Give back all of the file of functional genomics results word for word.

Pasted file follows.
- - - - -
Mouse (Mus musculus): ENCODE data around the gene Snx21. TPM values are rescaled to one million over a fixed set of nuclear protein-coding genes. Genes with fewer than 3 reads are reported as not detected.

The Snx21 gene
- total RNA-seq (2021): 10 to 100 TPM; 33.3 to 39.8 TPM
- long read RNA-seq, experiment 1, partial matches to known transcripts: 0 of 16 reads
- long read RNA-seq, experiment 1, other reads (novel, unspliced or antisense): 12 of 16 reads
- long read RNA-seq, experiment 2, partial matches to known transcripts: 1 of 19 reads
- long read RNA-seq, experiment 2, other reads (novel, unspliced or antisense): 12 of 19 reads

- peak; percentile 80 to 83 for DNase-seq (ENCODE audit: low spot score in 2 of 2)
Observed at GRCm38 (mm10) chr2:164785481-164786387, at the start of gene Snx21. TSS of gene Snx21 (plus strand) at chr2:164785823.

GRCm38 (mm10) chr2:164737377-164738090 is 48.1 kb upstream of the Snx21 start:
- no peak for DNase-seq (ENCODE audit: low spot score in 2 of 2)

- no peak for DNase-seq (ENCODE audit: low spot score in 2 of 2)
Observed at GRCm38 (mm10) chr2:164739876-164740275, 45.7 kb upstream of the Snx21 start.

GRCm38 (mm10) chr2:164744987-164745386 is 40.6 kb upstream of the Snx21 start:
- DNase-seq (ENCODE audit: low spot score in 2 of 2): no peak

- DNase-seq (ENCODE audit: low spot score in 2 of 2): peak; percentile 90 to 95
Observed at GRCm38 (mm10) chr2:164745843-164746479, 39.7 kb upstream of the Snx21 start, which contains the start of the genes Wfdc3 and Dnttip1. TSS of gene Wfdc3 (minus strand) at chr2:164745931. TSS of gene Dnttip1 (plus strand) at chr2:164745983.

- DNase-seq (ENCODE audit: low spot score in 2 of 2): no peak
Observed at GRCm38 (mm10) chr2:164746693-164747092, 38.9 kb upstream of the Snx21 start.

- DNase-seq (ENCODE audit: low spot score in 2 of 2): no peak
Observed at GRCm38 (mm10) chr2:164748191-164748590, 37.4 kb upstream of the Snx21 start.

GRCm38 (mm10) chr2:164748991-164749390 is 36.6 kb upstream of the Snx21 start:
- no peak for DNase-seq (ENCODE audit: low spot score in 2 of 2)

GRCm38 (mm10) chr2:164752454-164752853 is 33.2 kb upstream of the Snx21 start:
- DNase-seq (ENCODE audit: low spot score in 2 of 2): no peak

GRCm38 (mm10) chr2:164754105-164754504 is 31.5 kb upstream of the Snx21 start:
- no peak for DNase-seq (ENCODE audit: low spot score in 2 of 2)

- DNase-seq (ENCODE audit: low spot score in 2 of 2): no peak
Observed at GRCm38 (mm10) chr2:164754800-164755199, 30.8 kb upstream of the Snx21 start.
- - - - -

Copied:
Mouse (Mus musculus): ENCODE data around the gene Snx21. TPM values are rescaled to one million over a fixed set of nuclear protein-coding genes. Genes with fewer than 3 reads are reported as not detected.

The Snx21 gene
- total RNA-seq (2021): 10 to 100 TPM; 33.3 to 39.8 TPM
- long read RNA-seq, experiment 1, partial matches to known transcripts: 0 of 16 reads
- long read RNA-seq, experiment 1, other reads (novel, unspliced or antisense): 12 of 16 reads
- long read RNA-seq, experiment 2, partial matches to known transcripts: 1 of 19 reads
- long read RNA-seq, experiment 2, other reads (novel, unspliced or antisense): 12 of 19 reads

- peak; percentile 80 to 83 for DNase-seq (ENCODE audit: low spot score in 2 of 2)
Observed at GRCm38 (mm10) chr2:164785481-164786387, at the start of gene Snx21. TSS of gene Snx21 (plus strand) at chr2:164785823.

GRCm38 (mm10) chr2:164737377-164738090 is 48.1 kb upstream of the Snx21 start:
- no peak for DNase-seq (ENCODE audit: low spot score in 2 of 2)

- no peak for DNase-seq (ENCODE audit: low spot score in 2 of 2)
Observed at GRCm38 (mm10) chr2:164739876-164740275, 45.7 kb upstream of the Snx21 start.

GRCm38 (mm10) chr2:164744987-164745386 is 40.6 kb upstream of the Snx21 start:
- DNase-seq (ENCODE audit: low spot score in 2 of 2): no peak

- DNase-seq (ENCODE audit: low spot score in 2 of 2): peak; percentile 90 to 95
Observed at GRCm38 (mm10) chr2:164745843-164746479, 39.7 kb upstream of the Snx21 start, which contains the start of the genes Wfdc3 and Dnttip1. TSS of gene Wfdc3 (minus strand) at chr2:164745931. TSS of gene Dnttip1 (plus strand) at chr2:164745983.

- DNase-seq (ENCODE audit: low spot score in 2 of 2): no peak
Observed at GRCm38 (mm10) chr2:164746693-164747092, 38.9 kb upstream of the Snx21 start.

- DNase-seq (ENCODE audit: low spot score in 2 of 2): no peak
Observed at GRCm38 (mm10) chr2:164748191-164748590, 37.4 kb upstream of the Snx21 start.

GRCm38 (mm10) chr2:164748991-164749390 is 36.6 kb upstream of the Snx21 start:
- no peak for DNase-seq (ENCODE audit: low spot score in 2 of 2)

GRCm38 (mm10) chr2:164752454-164752853 is 33.2 kb upstream of the Snx21 start:
- DNase-seq (ENCODE audit: low spot score in 2 of 2): no peak

GRCm38 (mm10) chr2:164754105-164754504 is 31.5 kb upstream of the Snx21 start:
- no peak for DNase-seq (ENCODE audit: low spot score in 2 of 2)

- DNase-seq (ENCODE audit: low spot score in 2 of 2): no peak
Observed at GRCm38 (mm10) chr2:164754800-164755199, 30.8 kb upstream of the Snx21 start.